|Ahead By A Century references|
From the unreleased info page comes the unlikely origins of what has become The Hip's signature song:
Ahead By A Century: Played very often in early 1995. Once
the band knew it would be a radio single, Gord changed the lyrics from the
original "dirty version." By the time Another Roadside Attraction rolled around, the lyrics as we know them
today were in place.
And I had a feverish dream
with revenge in doubt
Tonight we smoke them out."
A once popular, but now largely dismissed, method of killing hornets was to fill their nests with smoke. It was a hold over from the days when men were men and tough guys had no problem sticking their hands near a hornet nest while holding a burning object. The smoke would suffocate or "shoo away" (how's that for manly?) bees and hornets. It's not a practical method to be used on your front porch anymore. Professional exterminators once used canisters of steam to perform the job, before commercial spray poison became the norm.
Hornets build their nests with one entry/exit way and usually live in groups, sometimes up to a thousand or more. Removing a nest is a very dangerous job, as the insects become irritated and aggressive when disturbed.
But hey, next time you see a hornet's nest, before you go looking for your old goalie equipment and that trusty Louisville Slugger, remember that hornets have fans too.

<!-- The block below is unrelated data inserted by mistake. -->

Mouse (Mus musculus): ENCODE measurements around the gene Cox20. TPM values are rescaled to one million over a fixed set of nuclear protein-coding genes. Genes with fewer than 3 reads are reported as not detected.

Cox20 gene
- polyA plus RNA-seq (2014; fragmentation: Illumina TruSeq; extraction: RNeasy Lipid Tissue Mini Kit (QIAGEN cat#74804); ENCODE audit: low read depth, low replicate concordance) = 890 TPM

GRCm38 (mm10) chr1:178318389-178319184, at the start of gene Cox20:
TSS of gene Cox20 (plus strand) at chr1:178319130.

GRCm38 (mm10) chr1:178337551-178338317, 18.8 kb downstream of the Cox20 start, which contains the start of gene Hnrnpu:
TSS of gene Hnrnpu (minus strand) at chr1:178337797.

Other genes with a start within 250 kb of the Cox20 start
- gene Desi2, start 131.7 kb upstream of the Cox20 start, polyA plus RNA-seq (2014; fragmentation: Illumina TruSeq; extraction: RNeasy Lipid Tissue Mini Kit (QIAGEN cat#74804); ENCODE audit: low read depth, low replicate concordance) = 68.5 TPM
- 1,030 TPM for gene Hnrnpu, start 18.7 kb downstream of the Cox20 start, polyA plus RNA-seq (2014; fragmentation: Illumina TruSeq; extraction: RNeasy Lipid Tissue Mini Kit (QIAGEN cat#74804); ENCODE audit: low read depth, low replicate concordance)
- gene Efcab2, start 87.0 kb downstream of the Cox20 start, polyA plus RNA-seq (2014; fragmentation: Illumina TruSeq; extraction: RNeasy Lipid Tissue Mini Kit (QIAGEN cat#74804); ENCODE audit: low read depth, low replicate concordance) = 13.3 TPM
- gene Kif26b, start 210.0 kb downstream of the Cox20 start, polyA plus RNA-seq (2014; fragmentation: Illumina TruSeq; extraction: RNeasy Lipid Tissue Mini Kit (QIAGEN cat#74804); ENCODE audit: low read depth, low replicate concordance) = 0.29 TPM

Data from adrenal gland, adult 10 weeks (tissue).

"...Stare in the morning shroud."
A shroud is a cloth used to wrap dead bodies before burial, and was most commonly used in the archaic and middle ages. Some religions still make use of shroud's as part of their burial rituals. There is no more famous wrapping than the Shroud of Turin, believed by some to have wrapped the body of Jesus Christ after his crucifixion.
The word, as it does in the song, also carries a metaphorical meaning: to conceal or hide something. The morning sun breaks free from the shroud of night and reveals itself to the world each day.
In nautical terms, something that can never be discounted when dealing with Hip lyrics, a "shroud" is used to describe the thick lines of rope that are tied tightly to the ship, connecting the boat to the mast while also keeping that mast upright.